By Simon Bornschier, Manuel Vogt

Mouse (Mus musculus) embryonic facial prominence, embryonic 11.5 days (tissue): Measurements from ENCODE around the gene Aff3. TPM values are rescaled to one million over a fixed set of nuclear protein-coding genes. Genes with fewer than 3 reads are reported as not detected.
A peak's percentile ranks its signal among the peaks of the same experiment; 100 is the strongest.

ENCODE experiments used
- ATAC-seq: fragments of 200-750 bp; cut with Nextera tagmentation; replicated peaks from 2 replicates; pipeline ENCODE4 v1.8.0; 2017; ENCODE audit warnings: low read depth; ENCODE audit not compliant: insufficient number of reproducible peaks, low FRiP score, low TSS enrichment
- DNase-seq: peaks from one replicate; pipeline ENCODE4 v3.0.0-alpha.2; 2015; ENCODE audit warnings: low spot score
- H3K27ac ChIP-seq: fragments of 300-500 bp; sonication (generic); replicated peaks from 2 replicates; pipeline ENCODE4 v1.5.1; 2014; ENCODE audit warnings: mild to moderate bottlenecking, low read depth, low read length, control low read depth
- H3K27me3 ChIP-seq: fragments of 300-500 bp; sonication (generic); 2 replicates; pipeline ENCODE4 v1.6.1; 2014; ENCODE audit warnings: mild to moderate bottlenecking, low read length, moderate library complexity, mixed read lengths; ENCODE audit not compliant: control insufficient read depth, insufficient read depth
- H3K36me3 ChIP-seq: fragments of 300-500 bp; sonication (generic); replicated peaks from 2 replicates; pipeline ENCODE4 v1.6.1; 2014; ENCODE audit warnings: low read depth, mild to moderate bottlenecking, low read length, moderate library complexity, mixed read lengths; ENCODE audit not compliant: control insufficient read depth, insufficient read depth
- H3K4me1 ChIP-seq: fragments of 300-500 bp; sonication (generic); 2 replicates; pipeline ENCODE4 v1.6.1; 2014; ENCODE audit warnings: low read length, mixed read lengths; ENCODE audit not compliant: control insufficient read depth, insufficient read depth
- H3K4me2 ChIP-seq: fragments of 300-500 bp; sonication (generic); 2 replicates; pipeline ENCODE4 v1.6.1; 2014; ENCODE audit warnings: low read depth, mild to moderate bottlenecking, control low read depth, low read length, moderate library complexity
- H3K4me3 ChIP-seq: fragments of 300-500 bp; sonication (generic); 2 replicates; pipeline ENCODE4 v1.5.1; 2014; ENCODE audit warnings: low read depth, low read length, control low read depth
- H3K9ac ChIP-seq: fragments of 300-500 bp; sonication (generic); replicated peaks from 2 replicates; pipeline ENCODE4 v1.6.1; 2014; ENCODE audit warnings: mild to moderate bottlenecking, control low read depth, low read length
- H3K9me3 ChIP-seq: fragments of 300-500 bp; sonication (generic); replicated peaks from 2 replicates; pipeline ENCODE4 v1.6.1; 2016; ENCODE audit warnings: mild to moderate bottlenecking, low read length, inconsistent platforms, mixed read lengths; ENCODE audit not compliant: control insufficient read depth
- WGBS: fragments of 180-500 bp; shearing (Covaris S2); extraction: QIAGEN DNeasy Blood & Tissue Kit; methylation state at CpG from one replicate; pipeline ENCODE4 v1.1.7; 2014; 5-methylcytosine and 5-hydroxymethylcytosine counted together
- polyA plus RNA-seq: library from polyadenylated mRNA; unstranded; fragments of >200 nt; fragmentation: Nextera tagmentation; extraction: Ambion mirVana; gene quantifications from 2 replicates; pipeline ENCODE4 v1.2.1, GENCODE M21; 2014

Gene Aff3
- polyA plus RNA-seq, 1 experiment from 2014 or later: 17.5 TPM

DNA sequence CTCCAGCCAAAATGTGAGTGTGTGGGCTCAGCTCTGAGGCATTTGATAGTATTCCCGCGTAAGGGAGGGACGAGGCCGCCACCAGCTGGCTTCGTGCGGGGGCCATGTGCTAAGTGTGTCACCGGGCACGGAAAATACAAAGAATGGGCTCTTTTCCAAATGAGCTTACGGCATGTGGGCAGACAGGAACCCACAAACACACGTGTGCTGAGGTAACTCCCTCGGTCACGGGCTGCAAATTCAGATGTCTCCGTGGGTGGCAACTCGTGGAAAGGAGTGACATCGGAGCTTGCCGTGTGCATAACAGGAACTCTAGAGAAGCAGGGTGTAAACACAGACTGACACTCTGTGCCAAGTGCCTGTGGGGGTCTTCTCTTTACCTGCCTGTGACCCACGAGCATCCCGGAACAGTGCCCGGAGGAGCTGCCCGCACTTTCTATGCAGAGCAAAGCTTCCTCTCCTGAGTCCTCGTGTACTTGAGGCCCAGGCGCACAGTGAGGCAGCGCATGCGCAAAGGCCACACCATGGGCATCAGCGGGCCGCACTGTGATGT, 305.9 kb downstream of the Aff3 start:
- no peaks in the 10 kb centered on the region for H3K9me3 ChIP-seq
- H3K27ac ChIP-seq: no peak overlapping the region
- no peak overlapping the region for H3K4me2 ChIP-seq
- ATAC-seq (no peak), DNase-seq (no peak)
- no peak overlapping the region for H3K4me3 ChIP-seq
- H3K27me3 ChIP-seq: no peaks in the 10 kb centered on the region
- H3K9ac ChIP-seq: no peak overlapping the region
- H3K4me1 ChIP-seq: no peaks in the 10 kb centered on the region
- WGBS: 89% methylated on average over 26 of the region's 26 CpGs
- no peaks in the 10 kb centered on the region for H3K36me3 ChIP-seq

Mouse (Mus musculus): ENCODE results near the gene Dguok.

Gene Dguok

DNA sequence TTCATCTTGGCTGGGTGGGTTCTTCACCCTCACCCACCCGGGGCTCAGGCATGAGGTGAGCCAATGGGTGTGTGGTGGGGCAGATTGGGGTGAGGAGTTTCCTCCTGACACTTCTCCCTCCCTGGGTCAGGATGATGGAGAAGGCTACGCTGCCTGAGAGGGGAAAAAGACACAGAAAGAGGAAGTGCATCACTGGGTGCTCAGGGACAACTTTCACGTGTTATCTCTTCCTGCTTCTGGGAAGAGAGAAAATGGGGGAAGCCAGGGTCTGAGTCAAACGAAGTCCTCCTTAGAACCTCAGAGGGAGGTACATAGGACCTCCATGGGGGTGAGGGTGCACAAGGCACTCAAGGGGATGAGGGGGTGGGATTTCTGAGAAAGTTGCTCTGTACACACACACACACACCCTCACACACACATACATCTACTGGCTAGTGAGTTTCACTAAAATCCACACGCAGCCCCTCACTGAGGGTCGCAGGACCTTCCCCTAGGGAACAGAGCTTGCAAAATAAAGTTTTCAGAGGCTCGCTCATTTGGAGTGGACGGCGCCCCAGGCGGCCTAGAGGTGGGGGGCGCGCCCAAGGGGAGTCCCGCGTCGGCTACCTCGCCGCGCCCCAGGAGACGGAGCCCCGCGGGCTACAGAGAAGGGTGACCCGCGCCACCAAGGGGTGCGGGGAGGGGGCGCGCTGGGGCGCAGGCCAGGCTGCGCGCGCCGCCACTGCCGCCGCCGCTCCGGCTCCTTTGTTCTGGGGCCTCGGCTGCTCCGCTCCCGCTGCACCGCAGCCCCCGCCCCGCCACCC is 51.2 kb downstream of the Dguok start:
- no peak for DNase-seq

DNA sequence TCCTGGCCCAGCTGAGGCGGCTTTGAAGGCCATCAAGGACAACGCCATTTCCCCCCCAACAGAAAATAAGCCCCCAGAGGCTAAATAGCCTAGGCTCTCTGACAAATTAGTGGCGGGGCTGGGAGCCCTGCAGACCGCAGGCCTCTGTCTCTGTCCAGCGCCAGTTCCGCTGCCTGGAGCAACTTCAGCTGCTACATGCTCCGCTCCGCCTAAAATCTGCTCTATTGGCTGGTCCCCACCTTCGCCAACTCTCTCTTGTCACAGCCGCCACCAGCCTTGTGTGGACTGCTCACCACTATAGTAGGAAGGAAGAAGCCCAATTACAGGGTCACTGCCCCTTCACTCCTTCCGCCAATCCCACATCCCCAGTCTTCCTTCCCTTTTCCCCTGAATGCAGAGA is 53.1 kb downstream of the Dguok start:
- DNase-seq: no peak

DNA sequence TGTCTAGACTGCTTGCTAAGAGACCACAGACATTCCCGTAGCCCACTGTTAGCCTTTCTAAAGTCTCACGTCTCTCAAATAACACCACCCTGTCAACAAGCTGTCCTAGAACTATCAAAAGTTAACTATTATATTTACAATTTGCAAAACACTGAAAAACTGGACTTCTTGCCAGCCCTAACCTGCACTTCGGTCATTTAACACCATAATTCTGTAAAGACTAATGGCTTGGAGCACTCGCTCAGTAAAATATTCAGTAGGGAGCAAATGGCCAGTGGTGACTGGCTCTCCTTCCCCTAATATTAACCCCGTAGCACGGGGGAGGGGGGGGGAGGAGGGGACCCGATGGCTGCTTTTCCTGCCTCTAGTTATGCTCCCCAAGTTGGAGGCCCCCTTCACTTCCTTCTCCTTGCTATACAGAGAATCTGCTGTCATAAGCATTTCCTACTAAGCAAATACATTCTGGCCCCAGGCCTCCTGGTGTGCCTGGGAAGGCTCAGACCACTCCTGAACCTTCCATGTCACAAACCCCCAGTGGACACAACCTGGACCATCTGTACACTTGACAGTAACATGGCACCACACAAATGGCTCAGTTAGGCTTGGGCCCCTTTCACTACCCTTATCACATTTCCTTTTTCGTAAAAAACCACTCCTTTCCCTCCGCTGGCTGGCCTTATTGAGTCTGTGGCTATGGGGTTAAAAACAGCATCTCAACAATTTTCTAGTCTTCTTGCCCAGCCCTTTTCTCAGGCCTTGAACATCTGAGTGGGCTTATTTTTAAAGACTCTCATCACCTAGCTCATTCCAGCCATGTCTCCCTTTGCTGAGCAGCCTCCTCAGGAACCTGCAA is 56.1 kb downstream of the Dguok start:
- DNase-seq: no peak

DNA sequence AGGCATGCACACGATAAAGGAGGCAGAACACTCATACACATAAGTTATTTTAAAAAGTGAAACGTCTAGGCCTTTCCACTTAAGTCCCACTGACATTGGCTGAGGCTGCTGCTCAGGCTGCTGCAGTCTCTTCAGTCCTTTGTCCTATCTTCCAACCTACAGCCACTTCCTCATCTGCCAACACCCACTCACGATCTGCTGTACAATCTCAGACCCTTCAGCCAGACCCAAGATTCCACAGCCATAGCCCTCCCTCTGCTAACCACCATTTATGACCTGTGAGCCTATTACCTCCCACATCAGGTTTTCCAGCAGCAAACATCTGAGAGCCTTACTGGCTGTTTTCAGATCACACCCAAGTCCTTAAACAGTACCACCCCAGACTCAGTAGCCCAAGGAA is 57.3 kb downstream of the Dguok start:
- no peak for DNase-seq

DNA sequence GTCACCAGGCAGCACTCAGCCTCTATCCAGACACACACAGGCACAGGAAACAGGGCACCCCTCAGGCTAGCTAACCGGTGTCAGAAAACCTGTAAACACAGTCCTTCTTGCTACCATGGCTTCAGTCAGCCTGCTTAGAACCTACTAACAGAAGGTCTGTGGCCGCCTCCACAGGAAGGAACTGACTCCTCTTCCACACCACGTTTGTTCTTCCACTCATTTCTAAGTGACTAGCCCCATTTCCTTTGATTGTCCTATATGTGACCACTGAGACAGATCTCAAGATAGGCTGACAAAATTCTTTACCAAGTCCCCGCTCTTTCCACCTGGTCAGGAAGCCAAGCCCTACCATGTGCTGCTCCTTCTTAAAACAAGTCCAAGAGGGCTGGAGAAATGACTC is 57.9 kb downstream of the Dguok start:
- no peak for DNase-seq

Natural resource exploitation often generates negative externalities and fuels social conflict. Yet, patterns of social resistance against mining differ considerably within and across countries. What explains differences in the occurrence and duration of anti-mining protest? Distinguishing explicitly between protest onset and continuation, we theorize that communities affected by mining engage in social protest to signal their grievances to political decision-makers. Yet, once protests have erupted, their duration depends on the institutional setup that shapes these decision-makers’ likelihood of responding to grievances. Under conditions of high decentralized responsiveness, where regional governments have both the competences to enact policies and the electoral incentives to make use of them, regional governments are likely to rely on “policy side payments” in mining-unrelated domains to assuage mining-related grievances. Thus, decentralized responsiveness should reduce the duration of anti-mining protest. To test our argument, we introduce novel subnational data on mining activities and anti-mining protests in Bolivia, Peru, and Ecuador from 2002 to 2013. Using dynamic logit regression models, we find that the determinants of protest onset and continuation differ systematically. While the volume of mining activities impacts protest onset, the duration of anti-mining protests decreases significantly under conditions of high decentralized responsiveness. These results have implications for our understanding of governments’ ability to balance the economic benefits and social costs of natural resource exploitation, as well as for the interplay between institutionalized and non-institutionalized arenas of political contention.



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